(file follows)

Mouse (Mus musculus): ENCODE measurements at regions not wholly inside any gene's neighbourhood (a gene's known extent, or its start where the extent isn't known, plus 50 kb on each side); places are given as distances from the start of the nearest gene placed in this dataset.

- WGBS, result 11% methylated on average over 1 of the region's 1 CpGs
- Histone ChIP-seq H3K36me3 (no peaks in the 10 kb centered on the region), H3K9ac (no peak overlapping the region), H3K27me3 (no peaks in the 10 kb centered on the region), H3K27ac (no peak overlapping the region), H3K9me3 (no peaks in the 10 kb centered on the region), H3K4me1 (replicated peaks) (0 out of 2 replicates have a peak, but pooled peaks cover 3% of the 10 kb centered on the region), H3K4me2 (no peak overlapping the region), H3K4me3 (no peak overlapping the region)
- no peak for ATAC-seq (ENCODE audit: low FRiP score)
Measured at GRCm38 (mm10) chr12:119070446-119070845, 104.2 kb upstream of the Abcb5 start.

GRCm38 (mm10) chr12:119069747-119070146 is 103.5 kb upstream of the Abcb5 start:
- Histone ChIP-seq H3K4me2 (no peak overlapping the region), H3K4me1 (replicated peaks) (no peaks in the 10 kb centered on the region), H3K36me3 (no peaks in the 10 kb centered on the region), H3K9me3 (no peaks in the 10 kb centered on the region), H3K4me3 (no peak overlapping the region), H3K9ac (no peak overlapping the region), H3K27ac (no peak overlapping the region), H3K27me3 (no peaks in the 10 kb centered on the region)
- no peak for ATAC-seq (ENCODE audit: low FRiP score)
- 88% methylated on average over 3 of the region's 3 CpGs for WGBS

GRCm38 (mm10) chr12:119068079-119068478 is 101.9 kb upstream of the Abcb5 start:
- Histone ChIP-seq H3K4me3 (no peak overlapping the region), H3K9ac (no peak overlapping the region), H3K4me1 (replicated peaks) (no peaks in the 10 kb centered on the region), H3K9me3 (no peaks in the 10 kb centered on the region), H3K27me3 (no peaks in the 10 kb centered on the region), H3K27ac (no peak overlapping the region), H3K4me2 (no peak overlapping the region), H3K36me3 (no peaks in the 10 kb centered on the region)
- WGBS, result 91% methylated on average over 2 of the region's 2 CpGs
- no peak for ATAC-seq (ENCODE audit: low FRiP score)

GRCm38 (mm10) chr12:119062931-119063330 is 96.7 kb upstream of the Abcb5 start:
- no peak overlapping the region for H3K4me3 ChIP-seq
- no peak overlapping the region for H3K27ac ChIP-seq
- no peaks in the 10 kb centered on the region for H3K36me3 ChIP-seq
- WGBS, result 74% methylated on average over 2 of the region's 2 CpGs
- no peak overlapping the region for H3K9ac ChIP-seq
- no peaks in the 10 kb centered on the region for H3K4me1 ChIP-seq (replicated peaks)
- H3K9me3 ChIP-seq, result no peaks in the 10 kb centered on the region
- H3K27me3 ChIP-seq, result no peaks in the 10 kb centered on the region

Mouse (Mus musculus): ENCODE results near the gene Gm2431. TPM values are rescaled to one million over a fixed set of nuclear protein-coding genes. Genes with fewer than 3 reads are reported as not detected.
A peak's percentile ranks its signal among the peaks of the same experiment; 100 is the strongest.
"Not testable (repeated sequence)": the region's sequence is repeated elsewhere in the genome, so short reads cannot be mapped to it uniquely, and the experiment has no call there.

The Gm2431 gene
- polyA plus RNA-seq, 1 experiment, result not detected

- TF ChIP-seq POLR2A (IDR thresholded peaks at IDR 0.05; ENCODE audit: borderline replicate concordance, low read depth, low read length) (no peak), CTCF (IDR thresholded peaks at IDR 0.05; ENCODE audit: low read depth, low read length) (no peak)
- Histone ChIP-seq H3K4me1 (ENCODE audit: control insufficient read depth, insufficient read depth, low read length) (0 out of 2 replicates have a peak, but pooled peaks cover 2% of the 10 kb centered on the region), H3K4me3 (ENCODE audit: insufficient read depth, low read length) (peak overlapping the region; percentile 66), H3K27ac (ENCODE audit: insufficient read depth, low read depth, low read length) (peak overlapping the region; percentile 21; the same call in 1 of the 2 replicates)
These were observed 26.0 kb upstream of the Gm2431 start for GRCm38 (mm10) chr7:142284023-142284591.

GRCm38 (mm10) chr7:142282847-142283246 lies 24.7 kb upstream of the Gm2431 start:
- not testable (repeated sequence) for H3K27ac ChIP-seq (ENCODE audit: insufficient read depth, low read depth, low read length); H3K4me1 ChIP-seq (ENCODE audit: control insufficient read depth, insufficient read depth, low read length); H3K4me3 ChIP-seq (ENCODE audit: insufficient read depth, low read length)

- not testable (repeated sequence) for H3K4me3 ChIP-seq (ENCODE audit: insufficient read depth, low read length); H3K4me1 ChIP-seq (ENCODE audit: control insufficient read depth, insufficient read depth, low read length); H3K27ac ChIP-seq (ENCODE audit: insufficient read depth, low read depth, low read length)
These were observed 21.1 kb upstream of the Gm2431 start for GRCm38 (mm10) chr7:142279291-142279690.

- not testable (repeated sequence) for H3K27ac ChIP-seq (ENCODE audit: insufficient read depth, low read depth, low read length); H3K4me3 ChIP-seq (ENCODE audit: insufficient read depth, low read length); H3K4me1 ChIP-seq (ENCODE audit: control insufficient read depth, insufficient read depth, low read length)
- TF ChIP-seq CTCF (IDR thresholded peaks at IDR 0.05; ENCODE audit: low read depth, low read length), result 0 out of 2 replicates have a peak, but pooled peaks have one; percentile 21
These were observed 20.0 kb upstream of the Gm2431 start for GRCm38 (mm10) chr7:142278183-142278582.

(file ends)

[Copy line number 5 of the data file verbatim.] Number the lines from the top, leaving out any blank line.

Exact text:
Measured at GRCm38 (mm10) chr12:119070446-119070845, 104.2 kb upstream of the Abcb5 start.